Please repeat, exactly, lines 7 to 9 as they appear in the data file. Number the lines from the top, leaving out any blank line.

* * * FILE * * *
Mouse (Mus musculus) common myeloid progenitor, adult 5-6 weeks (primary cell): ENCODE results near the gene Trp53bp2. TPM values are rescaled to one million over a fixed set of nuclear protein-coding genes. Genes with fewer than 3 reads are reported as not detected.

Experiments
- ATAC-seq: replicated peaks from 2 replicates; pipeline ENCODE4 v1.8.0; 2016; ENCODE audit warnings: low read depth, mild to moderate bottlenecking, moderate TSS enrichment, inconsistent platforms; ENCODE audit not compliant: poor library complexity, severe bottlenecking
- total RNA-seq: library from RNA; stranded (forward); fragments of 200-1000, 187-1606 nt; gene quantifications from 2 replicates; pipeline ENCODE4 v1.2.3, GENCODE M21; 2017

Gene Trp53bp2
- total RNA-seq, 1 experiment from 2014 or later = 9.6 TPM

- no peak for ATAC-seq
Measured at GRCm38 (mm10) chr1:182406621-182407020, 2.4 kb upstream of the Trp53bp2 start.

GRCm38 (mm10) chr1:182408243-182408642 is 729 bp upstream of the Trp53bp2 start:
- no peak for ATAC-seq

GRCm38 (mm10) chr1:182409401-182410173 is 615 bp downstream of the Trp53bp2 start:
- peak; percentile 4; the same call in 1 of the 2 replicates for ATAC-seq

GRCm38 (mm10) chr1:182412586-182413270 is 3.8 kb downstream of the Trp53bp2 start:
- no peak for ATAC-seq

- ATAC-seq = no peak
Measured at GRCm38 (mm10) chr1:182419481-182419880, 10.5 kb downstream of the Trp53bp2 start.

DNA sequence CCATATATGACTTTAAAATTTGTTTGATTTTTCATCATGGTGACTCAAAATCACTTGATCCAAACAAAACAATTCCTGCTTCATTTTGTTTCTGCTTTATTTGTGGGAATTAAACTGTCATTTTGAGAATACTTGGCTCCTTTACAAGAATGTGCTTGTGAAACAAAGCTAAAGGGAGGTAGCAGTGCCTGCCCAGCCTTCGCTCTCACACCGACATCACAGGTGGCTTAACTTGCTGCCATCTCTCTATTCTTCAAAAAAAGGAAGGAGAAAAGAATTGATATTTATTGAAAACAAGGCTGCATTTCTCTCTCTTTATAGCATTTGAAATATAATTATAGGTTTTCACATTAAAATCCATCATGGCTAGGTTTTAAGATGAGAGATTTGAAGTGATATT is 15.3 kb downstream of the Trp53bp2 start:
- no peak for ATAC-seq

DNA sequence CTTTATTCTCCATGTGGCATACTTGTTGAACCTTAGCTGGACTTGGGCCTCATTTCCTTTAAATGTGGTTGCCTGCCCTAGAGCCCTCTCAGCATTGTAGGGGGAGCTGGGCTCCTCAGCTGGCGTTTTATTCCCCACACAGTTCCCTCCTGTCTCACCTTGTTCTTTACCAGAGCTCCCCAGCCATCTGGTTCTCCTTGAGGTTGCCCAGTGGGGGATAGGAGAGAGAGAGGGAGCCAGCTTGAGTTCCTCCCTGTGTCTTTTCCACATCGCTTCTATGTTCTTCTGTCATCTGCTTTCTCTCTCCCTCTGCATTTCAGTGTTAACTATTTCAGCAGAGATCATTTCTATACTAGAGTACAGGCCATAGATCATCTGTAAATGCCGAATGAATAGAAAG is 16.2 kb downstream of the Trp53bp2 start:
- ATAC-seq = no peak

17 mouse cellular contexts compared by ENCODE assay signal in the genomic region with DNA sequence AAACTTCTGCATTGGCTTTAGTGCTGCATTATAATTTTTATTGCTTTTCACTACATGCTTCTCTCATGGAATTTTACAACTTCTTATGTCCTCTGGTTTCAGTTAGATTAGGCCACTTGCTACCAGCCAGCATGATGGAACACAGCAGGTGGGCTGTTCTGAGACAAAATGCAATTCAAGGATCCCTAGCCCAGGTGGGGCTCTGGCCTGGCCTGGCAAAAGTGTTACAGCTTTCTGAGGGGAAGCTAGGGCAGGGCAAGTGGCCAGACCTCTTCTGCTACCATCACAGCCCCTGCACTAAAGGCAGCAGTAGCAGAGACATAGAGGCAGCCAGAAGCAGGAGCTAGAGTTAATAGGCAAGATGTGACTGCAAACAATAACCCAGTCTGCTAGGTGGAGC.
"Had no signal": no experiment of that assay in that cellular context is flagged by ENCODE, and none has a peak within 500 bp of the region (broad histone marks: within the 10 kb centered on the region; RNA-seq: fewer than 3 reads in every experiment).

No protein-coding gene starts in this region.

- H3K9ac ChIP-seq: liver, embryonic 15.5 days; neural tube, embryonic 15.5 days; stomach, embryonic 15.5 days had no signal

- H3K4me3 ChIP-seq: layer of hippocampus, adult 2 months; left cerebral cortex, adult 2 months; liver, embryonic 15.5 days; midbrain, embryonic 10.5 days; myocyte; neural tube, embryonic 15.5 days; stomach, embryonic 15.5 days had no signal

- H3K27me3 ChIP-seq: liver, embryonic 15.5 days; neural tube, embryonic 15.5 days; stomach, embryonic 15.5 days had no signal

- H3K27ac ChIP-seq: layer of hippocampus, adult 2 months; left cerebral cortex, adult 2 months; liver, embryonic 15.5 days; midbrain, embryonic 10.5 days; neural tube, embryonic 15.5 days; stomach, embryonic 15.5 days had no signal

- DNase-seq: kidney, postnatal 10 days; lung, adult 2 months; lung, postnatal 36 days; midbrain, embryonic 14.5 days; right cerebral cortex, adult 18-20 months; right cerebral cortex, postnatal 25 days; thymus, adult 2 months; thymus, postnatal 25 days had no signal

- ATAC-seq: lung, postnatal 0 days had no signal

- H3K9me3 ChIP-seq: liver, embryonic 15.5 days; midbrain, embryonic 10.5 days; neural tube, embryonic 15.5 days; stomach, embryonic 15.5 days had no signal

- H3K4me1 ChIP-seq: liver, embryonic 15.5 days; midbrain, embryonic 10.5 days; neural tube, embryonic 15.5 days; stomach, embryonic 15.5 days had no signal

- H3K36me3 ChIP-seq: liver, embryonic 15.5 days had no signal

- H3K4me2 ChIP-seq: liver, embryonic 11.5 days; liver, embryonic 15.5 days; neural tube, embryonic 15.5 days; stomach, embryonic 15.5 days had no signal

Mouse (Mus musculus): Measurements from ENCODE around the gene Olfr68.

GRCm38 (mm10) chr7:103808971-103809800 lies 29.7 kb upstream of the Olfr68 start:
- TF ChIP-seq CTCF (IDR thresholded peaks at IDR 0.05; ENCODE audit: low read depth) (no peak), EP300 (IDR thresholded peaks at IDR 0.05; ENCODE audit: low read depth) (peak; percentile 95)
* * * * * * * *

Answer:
- no peak for ATAC-seq
Measured at GRCm38 (mm10) chr1:182406621-182407020, 2.4 kb upstream of the Trp53bp2 start.

GRCm38 (mm10) chr1:182408243-182408642 is 729 bp upstream of the Trp53bp2 start: